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Past DID YOU KNOW... Postings

DID YOU KNOW? - a biweekly feature from PLATO's Diversity Awareness Committee highlighting the many contributions by non-mainstream individuals you might not have learned or read about. A brief fact will be posted in PLATO's Tuesday WEEKLY UPDATE email and more background on the individual and their accomplishments will be provided on the Social Justice webpage.

Past Did You Know? postings will be available on this archive page.

  • September 26, 2022 8:11 PM | Deleted user

    DID YOU KNOW? for  September 13 - 26, 2022:  

    Did You Know…14-year old Harini Logan is the 2022 Scripps National Spelling Bee champion after a first-ever spell-off at the 94-year old event. The Texas 8th grader received a trophy and check for $50,000 after going head-to-head with Vikram Raju, of Colorado. The spell-off, a format that tested the contestants on how many words they could correctly spell within 90 seconds was necessary because the 2 finalists remained tied after 18 rounds—the maximum number of rounds the Bee allows. In the spell-off Harini spelled 21 of 26 words correctly, while Vikram got 15 of 19 words right. The 2 finalists had already eliminated 232 others during the June championships.

    I honestly think it's so surreal, it is my fourth time at the Bee '', Harini said on stage holding the trophy.  “This is such a dream, this is my fourth bee and I’m just so overwhelmed.”  On the first-ever-spell-off, Harini said, “At first I was a little uneasy and I decided to take it in stride… I just had to take a deep breath and tell myself to go out there and do my best and whatever happens, happens.”

    The 2022 Championship Round included words like: 

    For the full 2022 Championship Round word list see:

    Learn more… 

  • September 12, 2022 7:39 PM | Deleted user

    DID YOU KNOW? for August 30 - September 12, 2022:  

    Did You Know... Andrea Mia Ghez (b: 1965) is an American astrophysicist and professor in the Dept. of Physics and Astronomy at the University of California, Los Angeles (UCLA).  Her research focuses on the center of the Milky Way Galaxy.  In 2020 she became just the 4th woman to be awarded the Nobel Prize in Physics, sharing the prize with Reinhard Genzel.  Her Nobel was awarded for the discovery of a supermassive compact object, now generally recognized to be a black hole, in the Milky Way’s galactic center.

    Ghez has said: “To me, it’s always been very important to encourage young women into the sciences...the Nobel Prize means an opportunity and a responsibility to encourage the next generation of scientists who are passionate about this kind of work...It’s important to have role models. I think seeing people who look like you…succeeding shows you that there’s an opportunity there, that you can do it, that this is a field that is open to you.”

    Learn more…

  • September 05, 2022 8:44 PM | Deleted user

    DID YOU KNOW? for August 16 - 29, 2022:  

    Diana Trujillo Pomerantz is a Colombian-born (January 1980) aerospace engineer at the NASA Jet Propulsion Laboratory. She leads the engineering team at JPL Rover. On February 18, 2021 Trujillo hosted the first ever Spanish-language NASA transmission of a planetary landing for the Perseverance rover landing on Mars.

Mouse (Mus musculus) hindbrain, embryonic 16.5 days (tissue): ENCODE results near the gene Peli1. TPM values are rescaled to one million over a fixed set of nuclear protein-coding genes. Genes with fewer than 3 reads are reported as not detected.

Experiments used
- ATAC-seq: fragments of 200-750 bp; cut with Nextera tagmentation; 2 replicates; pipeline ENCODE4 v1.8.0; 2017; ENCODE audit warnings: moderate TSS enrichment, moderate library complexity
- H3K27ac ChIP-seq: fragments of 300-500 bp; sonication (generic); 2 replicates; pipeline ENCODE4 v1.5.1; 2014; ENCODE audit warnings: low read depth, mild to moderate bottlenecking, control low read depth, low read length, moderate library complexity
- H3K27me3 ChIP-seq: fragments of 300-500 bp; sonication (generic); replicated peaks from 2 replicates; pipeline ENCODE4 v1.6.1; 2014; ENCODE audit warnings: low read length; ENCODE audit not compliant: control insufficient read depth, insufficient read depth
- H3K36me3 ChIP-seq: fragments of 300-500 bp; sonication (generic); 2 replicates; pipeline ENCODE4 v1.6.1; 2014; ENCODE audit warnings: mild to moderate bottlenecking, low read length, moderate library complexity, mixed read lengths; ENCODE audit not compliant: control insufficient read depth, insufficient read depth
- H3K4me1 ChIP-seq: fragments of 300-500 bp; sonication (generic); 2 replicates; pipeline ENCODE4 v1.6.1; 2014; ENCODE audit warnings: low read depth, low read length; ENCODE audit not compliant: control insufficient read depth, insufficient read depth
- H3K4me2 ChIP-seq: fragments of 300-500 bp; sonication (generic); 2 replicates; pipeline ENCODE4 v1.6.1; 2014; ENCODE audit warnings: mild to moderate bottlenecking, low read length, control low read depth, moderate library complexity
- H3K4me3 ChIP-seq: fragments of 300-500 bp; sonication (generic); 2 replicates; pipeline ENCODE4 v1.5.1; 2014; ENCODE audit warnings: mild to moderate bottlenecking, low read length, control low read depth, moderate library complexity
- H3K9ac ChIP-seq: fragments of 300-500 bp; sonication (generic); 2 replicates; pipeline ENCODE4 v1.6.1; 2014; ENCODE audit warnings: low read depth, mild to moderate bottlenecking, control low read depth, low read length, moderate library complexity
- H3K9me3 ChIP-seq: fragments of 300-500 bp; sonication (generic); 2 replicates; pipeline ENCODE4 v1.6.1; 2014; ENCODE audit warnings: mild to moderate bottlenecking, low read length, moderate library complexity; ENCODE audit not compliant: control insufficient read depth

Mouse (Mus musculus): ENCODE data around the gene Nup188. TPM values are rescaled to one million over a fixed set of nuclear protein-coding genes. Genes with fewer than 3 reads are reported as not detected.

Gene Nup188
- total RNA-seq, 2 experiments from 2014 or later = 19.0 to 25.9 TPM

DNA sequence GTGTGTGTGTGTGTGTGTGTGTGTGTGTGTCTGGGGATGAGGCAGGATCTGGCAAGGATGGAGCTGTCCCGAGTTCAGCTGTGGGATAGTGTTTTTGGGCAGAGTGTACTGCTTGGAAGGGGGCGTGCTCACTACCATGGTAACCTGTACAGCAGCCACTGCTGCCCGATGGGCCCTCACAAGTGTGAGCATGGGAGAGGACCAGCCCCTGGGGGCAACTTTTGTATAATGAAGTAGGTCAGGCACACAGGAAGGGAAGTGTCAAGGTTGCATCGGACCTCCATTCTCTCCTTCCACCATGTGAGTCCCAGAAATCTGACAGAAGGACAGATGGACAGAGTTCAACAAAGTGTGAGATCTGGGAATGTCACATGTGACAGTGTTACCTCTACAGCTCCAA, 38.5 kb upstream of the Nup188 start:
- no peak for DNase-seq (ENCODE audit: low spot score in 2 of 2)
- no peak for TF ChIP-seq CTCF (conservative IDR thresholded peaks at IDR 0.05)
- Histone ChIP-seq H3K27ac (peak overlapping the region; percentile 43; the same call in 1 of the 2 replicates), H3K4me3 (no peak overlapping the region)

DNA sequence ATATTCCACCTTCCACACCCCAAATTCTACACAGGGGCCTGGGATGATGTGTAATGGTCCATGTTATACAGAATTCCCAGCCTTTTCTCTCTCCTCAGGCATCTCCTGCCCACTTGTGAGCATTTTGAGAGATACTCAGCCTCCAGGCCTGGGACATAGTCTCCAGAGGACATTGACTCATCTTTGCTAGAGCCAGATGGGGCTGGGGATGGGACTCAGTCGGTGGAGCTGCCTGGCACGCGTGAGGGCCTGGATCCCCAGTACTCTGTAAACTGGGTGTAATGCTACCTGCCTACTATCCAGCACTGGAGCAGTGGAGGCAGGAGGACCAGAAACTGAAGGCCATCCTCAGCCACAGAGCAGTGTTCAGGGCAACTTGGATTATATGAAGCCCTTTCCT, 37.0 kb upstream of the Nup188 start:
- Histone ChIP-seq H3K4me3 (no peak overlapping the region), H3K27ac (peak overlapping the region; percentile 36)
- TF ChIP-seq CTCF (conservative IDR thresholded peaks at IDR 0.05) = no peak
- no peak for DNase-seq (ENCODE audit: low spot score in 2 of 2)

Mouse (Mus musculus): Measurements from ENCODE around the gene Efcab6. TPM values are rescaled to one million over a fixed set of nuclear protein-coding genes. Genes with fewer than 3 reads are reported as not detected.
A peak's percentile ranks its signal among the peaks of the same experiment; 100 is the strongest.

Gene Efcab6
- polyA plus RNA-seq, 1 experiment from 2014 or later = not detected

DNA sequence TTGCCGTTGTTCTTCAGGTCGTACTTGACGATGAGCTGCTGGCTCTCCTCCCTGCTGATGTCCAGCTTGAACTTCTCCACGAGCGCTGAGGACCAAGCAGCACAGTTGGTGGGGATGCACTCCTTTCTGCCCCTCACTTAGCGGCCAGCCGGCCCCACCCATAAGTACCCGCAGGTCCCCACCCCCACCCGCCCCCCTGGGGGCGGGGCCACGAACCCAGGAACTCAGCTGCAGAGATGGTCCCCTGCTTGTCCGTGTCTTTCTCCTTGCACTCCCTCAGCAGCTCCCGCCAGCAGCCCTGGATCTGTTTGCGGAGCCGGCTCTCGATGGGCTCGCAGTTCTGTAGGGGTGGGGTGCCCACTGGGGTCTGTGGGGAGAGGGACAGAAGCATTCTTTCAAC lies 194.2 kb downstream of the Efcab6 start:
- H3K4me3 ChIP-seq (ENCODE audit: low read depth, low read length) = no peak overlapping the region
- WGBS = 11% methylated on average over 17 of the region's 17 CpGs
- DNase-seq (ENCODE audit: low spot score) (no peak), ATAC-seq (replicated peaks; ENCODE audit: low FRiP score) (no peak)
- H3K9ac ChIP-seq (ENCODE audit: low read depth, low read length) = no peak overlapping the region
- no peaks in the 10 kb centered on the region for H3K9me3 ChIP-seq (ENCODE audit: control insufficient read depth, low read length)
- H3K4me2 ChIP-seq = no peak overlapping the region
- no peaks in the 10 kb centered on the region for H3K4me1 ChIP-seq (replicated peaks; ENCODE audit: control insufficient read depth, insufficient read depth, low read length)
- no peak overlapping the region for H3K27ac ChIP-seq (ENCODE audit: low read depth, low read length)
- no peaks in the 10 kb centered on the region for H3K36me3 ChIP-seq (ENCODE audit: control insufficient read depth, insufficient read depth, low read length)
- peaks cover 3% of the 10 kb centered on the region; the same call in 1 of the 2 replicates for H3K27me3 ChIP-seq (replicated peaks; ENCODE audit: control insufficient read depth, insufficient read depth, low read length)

Trujillo moved to the US when she was just 17 years old, with only $300 in her pocket. In order to improve her language skills she started English lessons at the Miami-Dade College while working as a maid, among other jobs. She eventually enrolled at the University of Florida to pursue studies in Aerospace Engineering. While at the University, Trujillo decided to apply for the NASA Academy, being the first Hispanic immigrant woman admitted to the program.

    Learn more…

  • September 05, 2022 8:42 PM | Deleted user

    DID YOU KNOW? for August 2 - 15, 2022:  

    Marshall “Major” Taylor (1878-1932) was an African-American bicycling legend at the turn of the 20th century. He established numerous world records from a quarter mile to 1 and 2-mile races in 1898-99. He excelled on velodrome tracks—the once-popular arenas built for bicycle racing. Hailed as the “Black Cyclone” Taylor traveled the world in the early 1900’s defeating champions from Canada, Germany, England, France, Australia, and New Zealand.

    Even though Taylor’s accomplishments grew and his name became widely known, he was still subjected to racial segregation. Some promoters in the US, Canada, and abroad would not permit Taylor to compete against white cyclists.  He reported in his autobiography that some racers even cooperated with each other to intimidate and physically harm him, citing as an example the 1899 1-mile world championship in Montreal where he was “bumped, jostled, and elbowed until I was sorely tried” and that his manager was so angered, he publicly criticized other riders for their “rough treatment” of Taylor.

    Today there are bicycle racing courses, events, and clubs named in Taylor’s honor.

    Learn more...

  • September 05, 2022 8:40 PM | Deleted user

    DID YOU KNOW? for July 19 - August 1, 2022:  

    Did You Know…Matthew Henson was an African American explorer best known as the co-discoverer of the North Pole in 1909 with Robert Edwin Peary. While Peary received much recognition for the accomplishment, Henson, as a black man, was largely ignored in press reports at the time. It took almost 30 years for him to receive the proper recognition.

    Born to Maryland sharecroppers in1866, Matthew Henson was orphaned early and had to make his own way. He became a cabin boy on a ship where the captain mentored him in seamanship. Henson was working on land in a hat shop in Washington D.C. in 1887 when he met naval engineer and global explorer Robert Peary. Peary was impressed by Henson’s seafaring credentials and hired him as his valet for upcoming expeditions to Nicaragua, Greenland, and eventually the North Pole.

    Over several years, Peary and Henson would make multiple attempts to reach the North Pole. Peary knew that the mission's success depended on his companion, stating "Henson must go all the way. I can't make it there without him."